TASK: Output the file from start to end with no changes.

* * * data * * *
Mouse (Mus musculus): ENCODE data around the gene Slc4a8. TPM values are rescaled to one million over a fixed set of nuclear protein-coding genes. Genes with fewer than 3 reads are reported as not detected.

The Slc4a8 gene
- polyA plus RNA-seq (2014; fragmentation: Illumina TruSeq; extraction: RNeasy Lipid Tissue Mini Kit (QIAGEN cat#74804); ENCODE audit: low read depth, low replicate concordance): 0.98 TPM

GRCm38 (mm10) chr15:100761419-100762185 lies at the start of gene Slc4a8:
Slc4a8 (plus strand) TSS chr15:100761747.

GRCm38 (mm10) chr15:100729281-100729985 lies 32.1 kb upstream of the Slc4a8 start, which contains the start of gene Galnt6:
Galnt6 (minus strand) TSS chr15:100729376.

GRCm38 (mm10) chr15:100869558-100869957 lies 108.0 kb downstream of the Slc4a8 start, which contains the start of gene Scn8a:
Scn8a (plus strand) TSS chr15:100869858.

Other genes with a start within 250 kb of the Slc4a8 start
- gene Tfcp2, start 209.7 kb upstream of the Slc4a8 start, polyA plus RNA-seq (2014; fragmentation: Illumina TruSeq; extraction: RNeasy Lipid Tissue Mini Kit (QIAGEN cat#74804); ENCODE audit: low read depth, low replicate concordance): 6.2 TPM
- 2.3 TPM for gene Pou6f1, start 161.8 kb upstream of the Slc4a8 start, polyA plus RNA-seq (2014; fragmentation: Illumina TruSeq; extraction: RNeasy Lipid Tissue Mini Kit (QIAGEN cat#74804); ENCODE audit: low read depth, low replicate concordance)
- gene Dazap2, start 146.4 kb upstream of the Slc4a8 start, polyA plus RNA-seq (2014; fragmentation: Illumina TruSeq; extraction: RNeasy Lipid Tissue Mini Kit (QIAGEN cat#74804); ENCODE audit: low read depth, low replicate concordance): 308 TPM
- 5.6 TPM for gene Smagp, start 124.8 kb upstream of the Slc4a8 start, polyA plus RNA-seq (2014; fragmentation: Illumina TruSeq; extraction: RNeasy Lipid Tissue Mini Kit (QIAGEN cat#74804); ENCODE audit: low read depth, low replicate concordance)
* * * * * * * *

Mouse (Mus musculus): ENCODE data around the gene Slc4a8. TPM values are rescaled to one million over a fixed set of nuclear protein-coding genes. Genes with fewer than 3 reads are reported as not detected.

The Slc4a8 gene
- polyA plus RNA-seq (2014; fragmentation: Illumina TruSeq; extraction: RNeasy Lipid Tissue Mini Kit (QIAGEN cat#74804); ENCODE audit: low read depth, low replicate concordance): 0.98 TPM

GRCm38 (mm10) chr15:100761419-100762185 lies at the start of gene Slc4a8:
Slc4a8 (plus strand) TSS chr15:100761747.

GRCm38 (mm10) chr15:100729281-100729985 lies 32.1 kb upstream of the Slc4a8 start, which contains the start of gene Galnt6:
Galnt6 (minus strand) TSS chr15:100729376.

GRCm38 (mm10) chr15:100869558-100869957 lies 108.0 kb downstream of the Slc4a8 start, which contains the start of gene Scn8a:
Scn8a (plus strand) TSS chr15:100869858.

Other genes with a start within 250 kb of the Slc4a8 start
- gene Tfcp2, start 209.7 kb upstream of the Slc4a8 start, polyA plus RNA-seq (2014; fragmentation: Illumina TruSeq; extraction: RNeasy Lipid Tissue Mini Kit (QIAGEN cat#74804); ENCODE audit: low read depth, low replicate concordance): 6.2 TPM
- 2.3 TPM for gene Pou6f1, start 161.8 kb upstream of the Slc4a8 start, polyA plus RNA-seq (2014; fragmentation: Illumina TruSeq; extraction: RNeasy Lipid Tissue Mini Kit (QIAGEN cat#74804); ENCODE audit: low read depth, low replicate concordance)
- gene Dazap2, start 146.4 kb upstream of the Slc4a8 start, polyA plus RNA-seq (2014; fragmentation: Illumina TruSeq; extraction: RNeasy Lipid Tissue Mini Kit (QIAGEN cat#74804); ENCODE audit: low read depth, low replicate concordance): 308 TPM
- 5.6 TPM for gene Smagp, start 124.8 kb upstream of the Slc4a8 start, polyA plus RNA-seq (2014; fragmentation: Illumina TruSeq; extraction: RNeasy Lipid Tissue Mini Kit (QIAGEN cat#74804); ENCODE audit: low read depth, low replicate concordance)